Sunday, January 20, 2013

A Reason to Live

Teen suicide has been in the news here in Australia again. It is said that this is on the rise, and I imagine that claim is backed up with sound research. It is difficult to know whether suicide among teens is more prevalent now than 50 or 60 years ago. It was probably covered up more then than now. It is also difficult to ascertain how many fatal car accidents, then and now, are actually suicides. However, any suicide by a young person must raise concerns, and it is certainly more common than one would hope.

There is something that doesn’t quite feel right about asking why “teenagers” commit suicide. Each of these people is an individual, with their own story, their own pressures and their own concerns. There will not be one single reason or group of reasons that explains every act: some kind of “general law” of teen suicide. We want there to be, because it would make the issue easier to tackle (or so we think). Clearly there are external factors, interacting with internal factors, that lead to such a decision.

I think that for many people, young and old, it is not a question of finding a reason to kill themselves: it is a question of finding a reason not to. It’s actually quite easy to find reasons to kill oneself. I’ve lost my job and I don’t have the resources to find another. My marriage has ended, and I can’t face life on my own; I can’t face starting over. Someone I love has died, and I can’t live without them. The world is going to hell, and I don’t want to be there when it does. Sorry to depress you all.

It seems to me that the key to it all is finding a reason to live, despite the pressure, the pain and the loss. Even if it is a trivial reason. I could kill myself, but I want to see the Eiffel Tower before I die. I feel like killing myself, but what if I write down some of these thoughts and feelings so that others might understand. I could kill myself, or I could learn Spanish. I would kill myself, but chocolate just tastes so damn good! Please understand that I am not trivialising this. I have been very depressed at times in my life, but I have never actually been suicidal. Why not? Because there has always been another book to read. There has always been a movie I really wanted to see. There has always been somewhere else in the world that I wanted to go. There has always been another game of Trivial Pursuit to play with the family.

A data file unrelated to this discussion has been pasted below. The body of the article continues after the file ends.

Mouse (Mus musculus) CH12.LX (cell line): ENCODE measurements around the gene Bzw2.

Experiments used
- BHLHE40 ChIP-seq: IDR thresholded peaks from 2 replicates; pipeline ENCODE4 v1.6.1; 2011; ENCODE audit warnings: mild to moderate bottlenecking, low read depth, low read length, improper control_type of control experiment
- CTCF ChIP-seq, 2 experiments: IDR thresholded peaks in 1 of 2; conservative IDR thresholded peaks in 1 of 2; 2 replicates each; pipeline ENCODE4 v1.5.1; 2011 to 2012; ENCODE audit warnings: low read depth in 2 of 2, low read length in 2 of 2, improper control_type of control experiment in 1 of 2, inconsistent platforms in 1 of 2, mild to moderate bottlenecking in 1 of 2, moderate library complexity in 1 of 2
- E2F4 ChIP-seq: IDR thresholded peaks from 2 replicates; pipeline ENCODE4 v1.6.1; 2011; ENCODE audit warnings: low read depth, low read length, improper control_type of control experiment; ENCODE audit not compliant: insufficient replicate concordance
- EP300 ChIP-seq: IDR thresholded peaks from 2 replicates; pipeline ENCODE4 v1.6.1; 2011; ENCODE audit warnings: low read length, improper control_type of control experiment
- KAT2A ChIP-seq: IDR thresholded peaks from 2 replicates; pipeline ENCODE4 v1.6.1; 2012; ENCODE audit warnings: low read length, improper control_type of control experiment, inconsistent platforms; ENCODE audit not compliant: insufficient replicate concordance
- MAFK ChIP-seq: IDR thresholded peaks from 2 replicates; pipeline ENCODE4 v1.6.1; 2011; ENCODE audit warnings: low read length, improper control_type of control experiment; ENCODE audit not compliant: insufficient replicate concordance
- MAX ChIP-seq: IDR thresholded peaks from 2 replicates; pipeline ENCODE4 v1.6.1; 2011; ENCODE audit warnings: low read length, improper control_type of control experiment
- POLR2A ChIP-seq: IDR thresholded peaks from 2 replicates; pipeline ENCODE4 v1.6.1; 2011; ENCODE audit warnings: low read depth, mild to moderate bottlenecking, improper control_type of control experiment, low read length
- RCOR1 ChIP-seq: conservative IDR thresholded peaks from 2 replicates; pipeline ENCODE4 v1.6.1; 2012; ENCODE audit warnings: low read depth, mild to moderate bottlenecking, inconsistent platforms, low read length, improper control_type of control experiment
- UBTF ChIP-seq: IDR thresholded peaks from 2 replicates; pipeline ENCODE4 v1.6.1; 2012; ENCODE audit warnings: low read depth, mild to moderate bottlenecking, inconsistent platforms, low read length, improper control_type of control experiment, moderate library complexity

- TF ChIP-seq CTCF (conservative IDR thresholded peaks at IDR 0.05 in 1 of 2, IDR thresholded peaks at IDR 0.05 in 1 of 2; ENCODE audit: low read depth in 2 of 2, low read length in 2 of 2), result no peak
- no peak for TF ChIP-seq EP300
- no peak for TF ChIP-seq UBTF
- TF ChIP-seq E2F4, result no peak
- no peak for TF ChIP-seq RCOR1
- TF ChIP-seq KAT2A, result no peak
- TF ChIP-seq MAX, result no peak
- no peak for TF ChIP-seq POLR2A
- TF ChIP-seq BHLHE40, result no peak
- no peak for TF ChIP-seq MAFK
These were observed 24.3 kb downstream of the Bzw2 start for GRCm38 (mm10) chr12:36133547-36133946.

Having something to live for is the key, and it doesn’t have to be a big, dramatic, epic something. Maybe it’s the pleasure you get from stroking your cat, and from hearing her purr in your arms. Maybe it is the smell of roast lamb cooking. These are wonderful things, and as long as I can, I will hold out for one more opportunity to experience them.

1 comment:

  1. I enjoy reading your blogs Philip, even this one. I agree, one does need to find something to live for, though it can be hard at times. I try to have a positive attitude and look for that elusive silver lining. After losing two daughters and having my husband now diagnosed with a terminal illness, it's not easy. My writing, such as it is, gives me pleasure, so does stroking the cat, gardening, volunteering and walking the dogs. Humans can spend too much time internalising things which can be very destructive. Better to be out there and living.